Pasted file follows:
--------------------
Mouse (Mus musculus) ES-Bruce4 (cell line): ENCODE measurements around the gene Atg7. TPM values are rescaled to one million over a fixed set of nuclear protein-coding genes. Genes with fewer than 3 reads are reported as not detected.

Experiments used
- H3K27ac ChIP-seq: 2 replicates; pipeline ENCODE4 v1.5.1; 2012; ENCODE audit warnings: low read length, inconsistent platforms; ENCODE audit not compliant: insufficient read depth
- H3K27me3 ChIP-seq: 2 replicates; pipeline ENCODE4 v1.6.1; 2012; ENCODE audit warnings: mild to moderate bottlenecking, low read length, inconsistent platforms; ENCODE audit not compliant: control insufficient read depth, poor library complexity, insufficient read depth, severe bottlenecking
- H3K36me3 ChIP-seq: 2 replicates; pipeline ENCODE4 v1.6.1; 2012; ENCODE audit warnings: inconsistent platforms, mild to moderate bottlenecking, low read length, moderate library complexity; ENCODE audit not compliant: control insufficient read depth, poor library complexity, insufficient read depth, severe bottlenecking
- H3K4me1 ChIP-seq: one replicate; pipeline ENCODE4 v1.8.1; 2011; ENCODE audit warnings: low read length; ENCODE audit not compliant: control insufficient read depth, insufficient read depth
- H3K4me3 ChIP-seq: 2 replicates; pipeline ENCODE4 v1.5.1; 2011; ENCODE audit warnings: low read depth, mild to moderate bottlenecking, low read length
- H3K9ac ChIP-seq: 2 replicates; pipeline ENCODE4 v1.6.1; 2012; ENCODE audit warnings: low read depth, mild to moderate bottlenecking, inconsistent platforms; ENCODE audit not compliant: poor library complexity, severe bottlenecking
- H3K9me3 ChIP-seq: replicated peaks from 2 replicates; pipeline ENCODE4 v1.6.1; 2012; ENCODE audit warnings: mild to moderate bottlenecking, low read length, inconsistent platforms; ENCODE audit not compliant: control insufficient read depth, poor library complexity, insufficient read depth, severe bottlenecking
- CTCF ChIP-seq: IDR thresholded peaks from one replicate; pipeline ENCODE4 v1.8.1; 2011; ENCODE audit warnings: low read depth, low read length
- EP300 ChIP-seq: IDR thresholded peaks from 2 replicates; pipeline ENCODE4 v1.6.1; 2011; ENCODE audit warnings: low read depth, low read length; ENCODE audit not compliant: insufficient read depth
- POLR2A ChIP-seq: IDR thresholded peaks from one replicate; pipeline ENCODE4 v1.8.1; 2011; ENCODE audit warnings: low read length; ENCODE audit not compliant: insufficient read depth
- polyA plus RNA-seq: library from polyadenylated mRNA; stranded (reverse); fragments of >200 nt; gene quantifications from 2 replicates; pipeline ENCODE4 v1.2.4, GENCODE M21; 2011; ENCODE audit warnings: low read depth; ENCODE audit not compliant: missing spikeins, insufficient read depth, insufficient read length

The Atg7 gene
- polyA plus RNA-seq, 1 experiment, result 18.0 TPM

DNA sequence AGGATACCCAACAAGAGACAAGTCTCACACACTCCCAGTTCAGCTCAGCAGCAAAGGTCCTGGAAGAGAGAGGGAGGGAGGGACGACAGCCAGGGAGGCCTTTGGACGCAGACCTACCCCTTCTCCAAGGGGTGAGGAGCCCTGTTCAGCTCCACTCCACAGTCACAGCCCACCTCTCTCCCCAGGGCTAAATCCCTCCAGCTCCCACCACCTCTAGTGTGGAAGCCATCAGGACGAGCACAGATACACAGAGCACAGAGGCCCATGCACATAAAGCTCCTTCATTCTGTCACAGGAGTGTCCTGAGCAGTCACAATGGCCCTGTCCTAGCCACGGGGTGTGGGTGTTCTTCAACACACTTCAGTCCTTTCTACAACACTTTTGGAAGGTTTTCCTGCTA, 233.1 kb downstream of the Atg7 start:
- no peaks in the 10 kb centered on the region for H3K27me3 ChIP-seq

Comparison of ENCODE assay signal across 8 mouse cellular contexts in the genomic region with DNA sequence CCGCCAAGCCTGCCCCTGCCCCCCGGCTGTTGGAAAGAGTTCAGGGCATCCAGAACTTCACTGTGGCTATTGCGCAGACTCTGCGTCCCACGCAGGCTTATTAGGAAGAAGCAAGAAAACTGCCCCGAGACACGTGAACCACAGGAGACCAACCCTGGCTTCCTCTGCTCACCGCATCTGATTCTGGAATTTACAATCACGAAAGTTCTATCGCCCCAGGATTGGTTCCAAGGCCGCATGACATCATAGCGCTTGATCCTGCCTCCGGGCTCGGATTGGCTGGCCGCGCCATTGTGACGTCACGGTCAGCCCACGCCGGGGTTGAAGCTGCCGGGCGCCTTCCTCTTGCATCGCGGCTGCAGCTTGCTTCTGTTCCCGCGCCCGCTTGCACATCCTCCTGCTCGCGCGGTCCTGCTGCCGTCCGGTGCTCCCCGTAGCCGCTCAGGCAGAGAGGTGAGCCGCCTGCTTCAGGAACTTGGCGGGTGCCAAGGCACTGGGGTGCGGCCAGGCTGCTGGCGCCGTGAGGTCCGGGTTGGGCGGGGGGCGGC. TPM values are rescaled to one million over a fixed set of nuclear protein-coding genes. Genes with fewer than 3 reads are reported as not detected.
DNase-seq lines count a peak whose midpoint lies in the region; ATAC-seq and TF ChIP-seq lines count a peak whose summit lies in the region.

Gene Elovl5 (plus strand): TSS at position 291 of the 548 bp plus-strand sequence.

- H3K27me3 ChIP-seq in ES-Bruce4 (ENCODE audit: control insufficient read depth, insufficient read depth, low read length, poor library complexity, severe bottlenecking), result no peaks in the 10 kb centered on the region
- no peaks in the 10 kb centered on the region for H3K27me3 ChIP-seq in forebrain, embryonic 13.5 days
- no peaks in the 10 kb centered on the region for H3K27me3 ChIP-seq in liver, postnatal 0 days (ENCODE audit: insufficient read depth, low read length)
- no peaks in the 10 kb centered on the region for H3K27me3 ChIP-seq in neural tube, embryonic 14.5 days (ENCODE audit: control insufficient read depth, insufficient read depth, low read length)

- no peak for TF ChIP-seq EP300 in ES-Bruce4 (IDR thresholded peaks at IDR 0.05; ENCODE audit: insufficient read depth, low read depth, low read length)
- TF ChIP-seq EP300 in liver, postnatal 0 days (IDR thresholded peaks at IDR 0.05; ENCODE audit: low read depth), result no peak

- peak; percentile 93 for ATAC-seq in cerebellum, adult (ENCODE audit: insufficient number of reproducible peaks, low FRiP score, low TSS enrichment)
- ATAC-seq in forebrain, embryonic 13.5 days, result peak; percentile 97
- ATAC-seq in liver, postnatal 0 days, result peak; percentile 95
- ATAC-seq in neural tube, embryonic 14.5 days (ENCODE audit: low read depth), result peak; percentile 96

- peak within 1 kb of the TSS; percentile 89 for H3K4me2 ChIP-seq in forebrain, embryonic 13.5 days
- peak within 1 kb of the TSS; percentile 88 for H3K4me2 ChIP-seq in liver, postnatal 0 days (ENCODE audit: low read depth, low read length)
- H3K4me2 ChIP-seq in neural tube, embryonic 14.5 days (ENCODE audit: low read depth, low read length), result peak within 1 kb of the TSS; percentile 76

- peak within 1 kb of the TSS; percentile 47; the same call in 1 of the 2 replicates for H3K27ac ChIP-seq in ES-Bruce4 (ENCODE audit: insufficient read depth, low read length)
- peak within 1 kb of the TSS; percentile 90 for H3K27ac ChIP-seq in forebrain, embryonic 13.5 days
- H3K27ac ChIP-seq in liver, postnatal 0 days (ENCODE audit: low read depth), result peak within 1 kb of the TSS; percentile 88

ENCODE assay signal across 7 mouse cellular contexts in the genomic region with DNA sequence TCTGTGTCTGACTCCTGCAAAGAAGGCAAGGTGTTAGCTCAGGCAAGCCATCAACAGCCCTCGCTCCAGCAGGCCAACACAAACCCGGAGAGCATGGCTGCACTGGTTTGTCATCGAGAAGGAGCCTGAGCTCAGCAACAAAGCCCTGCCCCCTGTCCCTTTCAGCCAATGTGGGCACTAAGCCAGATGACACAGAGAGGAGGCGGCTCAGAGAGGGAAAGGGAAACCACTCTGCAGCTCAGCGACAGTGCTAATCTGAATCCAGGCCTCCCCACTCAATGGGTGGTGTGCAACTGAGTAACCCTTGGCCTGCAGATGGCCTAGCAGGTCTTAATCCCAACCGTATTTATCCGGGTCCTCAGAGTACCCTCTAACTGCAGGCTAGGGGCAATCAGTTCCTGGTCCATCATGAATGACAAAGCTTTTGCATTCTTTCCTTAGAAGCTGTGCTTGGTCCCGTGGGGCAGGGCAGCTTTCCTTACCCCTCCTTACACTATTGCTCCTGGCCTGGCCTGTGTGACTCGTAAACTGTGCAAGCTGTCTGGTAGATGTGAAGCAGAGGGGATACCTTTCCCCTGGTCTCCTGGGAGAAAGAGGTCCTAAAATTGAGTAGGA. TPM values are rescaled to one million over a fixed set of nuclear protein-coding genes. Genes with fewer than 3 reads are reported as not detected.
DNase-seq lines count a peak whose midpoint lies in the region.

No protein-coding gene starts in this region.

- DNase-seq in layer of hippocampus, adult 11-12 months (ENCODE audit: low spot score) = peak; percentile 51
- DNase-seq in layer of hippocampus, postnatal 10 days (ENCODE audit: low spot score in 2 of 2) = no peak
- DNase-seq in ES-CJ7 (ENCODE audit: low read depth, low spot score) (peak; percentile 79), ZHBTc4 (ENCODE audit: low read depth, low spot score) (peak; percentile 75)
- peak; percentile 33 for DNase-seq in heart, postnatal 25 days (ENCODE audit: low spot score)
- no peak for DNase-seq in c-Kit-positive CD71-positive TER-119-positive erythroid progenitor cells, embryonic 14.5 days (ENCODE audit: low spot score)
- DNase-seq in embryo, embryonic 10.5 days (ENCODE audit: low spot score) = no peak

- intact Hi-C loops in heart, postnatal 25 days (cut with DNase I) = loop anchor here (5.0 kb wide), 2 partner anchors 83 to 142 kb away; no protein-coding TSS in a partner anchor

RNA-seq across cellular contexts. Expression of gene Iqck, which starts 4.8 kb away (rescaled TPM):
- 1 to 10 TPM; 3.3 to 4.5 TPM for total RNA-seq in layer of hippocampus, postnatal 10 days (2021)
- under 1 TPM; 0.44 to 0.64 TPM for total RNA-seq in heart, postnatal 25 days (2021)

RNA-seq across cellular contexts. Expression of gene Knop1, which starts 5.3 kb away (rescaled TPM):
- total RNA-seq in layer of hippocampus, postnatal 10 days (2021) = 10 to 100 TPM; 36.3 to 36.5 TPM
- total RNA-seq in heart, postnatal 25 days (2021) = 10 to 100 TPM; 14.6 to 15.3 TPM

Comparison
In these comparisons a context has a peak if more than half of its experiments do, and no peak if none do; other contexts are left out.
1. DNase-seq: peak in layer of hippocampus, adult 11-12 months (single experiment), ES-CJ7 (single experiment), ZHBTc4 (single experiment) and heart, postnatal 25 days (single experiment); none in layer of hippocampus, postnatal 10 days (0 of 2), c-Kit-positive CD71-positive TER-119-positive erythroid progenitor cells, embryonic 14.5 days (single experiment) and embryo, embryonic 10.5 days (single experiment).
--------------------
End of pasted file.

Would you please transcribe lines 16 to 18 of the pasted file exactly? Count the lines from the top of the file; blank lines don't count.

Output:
DNA sequence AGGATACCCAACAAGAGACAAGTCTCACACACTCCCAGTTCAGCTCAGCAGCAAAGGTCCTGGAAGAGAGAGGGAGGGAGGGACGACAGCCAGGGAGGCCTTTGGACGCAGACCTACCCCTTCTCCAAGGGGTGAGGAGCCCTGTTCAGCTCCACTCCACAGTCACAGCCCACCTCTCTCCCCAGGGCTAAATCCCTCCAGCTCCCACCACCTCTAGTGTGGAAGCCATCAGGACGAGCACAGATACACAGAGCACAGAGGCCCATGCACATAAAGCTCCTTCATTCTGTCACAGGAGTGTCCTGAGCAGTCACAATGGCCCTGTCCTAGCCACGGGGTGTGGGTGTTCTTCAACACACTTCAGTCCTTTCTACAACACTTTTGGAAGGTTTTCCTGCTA, 233.1 kb downstream of the Atg7 start:
- no peaks in the 10 kb centered on the region for H3K27me3 ChIP-seq

Comparison of ENCODE assay signal across 8 mouse cellular contexts in the genomic region with DNA sequence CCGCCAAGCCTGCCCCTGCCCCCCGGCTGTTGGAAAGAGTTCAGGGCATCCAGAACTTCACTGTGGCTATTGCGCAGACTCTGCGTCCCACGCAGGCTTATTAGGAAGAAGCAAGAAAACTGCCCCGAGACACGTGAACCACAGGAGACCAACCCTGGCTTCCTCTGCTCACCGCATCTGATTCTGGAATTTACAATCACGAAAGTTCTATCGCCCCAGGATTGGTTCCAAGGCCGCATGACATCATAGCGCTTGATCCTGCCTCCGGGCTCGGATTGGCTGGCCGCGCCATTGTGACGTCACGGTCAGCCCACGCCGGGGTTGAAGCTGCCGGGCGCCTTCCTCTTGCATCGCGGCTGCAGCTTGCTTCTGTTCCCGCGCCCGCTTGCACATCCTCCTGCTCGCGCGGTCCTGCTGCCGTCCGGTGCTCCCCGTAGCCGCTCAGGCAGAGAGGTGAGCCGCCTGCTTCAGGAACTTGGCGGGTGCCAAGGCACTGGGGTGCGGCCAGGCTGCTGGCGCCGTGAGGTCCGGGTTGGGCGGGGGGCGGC. TPM values are rescaled to one million over a fixed set of nuclear protein-coding genes. Genes with fewer than 3 reads are reported as not detected.